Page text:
Loads of Learned Lumber

Friday, July 6, 2012

David Foster Wallace, _The Pale King_, interim notes i

I made a sort of resolution to read this, Peter Nadas's Book of Memories, Ma Jian's Beijing Coma, and Roberto Bolaño's 2666 this month. My chances of actually pulling this off are vanishingly slender. But if I'm going to keep buying cinderblock-sized novels, I really ought to try to read some of them, no? This one, it turns out, is not even that long, under 600 pages, despite its considerable heft.

1) How do I feel about posthumous publications of this, or Hemingway's Garden of Eden, Ellison's Three Days before the Shooting, or Elizabeth Bishop's working drafts, or other work its author did not regard as finished?  I know it presents an ethical quandary--I've read Kundera's Testaments Betrayed. It might be a disservice to the author. But the Canterbury Tales weren't completed, either, nor Michelangelo's slaves, nor The Faerie Queene, nor Wives and Daughters, nor The Cantos, but does that amount to a case for keeping them out of circulation?  Obviously, no. I am confident Michael Pietsch did as conscientious job as anyone could have. Besides, The Pale King so far (I'm on page 103) is awfully, awfully good. Astonishingly good.

2) For one thing, there is Wallace's unsurpassed ear for American discourses. Besides his pitch-perfect evocation of American bureaucratese, seen in the IRS chapters, chapters 6 and 8 show how completely Wallace could inhabit the linguistic universe of the relatively inarticulate, and how the cadences of the King James Version are integral to the True American Gravity (Whitman, Melville, Lincoln, King) and the True American Weirdness (Joseph Smith, Bob Dylan, Howard Fenster); Lane Dean and Toni Ware  are perfectly suspended between those two poles. Quite a contrast to Franzen's Patty Berglund--every once in a while he has her deliver a clunker sentence, as a gesture to authenticity, but in the next paragraph her prose is swooping with the elegance and grace of an Olympic figure skater. Wallace can stay heartbreakingly close to the language his characters would know and use.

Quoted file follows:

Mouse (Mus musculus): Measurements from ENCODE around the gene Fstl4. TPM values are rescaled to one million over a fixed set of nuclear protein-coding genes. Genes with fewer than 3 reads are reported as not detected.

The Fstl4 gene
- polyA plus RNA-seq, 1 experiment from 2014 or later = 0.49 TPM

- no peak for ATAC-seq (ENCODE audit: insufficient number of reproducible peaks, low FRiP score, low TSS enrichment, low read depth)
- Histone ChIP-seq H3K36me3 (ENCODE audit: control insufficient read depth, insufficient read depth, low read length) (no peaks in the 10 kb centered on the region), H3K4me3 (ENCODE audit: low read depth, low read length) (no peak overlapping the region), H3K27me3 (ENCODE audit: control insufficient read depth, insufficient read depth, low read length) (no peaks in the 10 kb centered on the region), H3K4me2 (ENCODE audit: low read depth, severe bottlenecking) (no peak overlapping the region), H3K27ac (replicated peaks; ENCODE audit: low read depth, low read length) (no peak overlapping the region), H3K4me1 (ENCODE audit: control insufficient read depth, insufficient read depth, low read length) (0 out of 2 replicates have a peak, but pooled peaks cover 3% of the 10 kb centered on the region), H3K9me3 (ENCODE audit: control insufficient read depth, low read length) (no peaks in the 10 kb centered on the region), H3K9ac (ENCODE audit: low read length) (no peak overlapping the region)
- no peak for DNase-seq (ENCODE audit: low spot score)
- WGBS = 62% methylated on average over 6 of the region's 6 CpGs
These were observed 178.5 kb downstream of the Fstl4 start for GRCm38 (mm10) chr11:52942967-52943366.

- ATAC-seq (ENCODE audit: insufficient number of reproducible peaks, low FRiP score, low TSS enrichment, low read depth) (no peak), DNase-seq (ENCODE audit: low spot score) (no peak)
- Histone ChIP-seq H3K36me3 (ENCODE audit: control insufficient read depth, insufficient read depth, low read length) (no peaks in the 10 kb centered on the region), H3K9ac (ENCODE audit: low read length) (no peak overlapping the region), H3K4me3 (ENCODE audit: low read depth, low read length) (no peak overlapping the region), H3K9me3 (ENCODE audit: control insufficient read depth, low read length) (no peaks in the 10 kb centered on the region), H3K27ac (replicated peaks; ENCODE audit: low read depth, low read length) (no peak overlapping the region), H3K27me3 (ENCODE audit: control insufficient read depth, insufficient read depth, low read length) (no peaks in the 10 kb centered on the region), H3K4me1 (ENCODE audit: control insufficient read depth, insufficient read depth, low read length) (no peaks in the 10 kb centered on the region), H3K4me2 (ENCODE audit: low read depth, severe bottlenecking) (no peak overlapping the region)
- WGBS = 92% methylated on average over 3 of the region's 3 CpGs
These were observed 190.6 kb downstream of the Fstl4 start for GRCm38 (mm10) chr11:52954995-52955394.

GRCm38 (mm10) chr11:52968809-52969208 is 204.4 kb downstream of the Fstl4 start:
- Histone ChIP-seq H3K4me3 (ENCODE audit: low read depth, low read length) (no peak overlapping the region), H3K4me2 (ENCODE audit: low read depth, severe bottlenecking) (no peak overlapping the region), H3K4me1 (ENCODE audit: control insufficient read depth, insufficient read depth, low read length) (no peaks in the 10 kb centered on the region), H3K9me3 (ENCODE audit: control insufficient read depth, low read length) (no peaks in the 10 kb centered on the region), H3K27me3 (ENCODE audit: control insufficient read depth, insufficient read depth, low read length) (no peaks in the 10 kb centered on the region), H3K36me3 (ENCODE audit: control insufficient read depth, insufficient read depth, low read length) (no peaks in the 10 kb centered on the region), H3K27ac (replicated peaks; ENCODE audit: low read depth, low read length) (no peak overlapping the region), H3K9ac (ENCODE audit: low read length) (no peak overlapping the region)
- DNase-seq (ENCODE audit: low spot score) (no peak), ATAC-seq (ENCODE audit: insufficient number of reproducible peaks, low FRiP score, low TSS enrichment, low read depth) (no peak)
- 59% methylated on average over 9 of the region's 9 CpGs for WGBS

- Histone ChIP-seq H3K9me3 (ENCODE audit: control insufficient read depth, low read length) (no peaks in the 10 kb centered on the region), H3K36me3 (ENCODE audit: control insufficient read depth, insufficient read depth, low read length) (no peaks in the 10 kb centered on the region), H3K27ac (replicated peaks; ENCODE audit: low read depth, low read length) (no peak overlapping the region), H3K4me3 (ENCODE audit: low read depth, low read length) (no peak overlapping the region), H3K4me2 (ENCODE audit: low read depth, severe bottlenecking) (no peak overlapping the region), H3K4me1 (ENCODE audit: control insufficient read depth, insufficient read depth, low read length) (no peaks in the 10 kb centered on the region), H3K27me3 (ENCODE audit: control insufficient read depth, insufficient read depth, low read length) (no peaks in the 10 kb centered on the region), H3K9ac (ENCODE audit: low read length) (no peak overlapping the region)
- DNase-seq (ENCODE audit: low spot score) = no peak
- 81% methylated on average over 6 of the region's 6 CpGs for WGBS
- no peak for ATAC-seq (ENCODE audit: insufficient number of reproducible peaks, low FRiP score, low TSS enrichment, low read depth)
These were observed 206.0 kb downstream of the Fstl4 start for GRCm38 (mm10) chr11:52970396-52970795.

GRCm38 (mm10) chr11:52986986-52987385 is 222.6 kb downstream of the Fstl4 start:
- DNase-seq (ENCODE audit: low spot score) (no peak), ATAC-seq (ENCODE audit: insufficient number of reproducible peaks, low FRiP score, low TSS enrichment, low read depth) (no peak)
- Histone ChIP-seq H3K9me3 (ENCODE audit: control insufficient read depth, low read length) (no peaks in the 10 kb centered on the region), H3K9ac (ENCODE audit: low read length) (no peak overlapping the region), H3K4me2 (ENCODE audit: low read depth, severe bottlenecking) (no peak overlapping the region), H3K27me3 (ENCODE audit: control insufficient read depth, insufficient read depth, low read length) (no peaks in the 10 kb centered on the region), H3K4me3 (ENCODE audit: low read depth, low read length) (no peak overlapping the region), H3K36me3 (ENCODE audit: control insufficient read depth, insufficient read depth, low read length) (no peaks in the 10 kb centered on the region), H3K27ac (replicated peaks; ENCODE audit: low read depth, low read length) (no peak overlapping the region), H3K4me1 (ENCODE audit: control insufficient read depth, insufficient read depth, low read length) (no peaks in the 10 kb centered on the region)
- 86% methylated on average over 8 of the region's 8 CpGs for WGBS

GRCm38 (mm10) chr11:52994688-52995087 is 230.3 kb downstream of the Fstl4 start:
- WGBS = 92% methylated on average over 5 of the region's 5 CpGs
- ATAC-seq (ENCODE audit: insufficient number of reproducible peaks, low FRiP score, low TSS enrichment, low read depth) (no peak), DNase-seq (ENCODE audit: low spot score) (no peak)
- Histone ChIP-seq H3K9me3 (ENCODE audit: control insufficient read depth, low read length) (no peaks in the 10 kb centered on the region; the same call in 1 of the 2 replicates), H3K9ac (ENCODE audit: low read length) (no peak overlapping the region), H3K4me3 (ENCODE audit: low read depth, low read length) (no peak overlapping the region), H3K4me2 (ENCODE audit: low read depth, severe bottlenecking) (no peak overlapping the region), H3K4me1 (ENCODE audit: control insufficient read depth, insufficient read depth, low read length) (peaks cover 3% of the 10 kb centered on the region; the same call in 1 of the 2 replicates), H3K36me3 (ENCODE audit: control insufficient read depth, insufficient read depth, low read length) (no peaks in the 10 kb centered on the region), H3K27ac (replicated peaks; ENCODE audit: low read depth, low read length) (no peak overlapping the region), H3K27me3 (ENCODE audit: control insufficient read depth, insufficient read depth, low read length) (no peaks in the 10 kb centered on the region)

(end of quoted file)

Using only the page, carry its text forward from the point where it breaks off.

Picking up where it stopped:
3) Did Wallace, as an undergraduate, really write papers for fellow students for extra income, did he really get caught and suspended, did he really spend 1984-85 working for the IRS? Apparently not, though chapter 9--the "Author's Foreword"--insists he did, even while insisting that "the very last thing this book is is some kind of metafictional titty-pincher." Oh? So then why are my titties sore?

4) Sylvanshine passes through Midway airport on his way to his new post in Peoria and sees "thirty-year-old men who had infants in high-tech papooselike packs on their backs, their wives with quilted infant supply bags at their sides, the wives in charge, the men appearing essentially soft or softened in some way, desperate in a resigned way, their stride not quite a trudge, their eyes empty and overmild with the weary stoicism of young fathers" (13). My God...in 1985, when the novel is set, I was thirty-one, living in Chicago, and often used Midway. Our older daughter was born that year, and we did have a papoose-like carrier and a quilted diaper bag. I probably did look pretty tired--we weren't getting much sleep, and so on. Soft or softened?  Well, yeah. Not a flattering snap of me at at time, true, but at this juncture it seems an inexpressibly cool thing that I am in The Pale King, something of an honor even though it is populated entirely by the anxious and desperate and hopeless.

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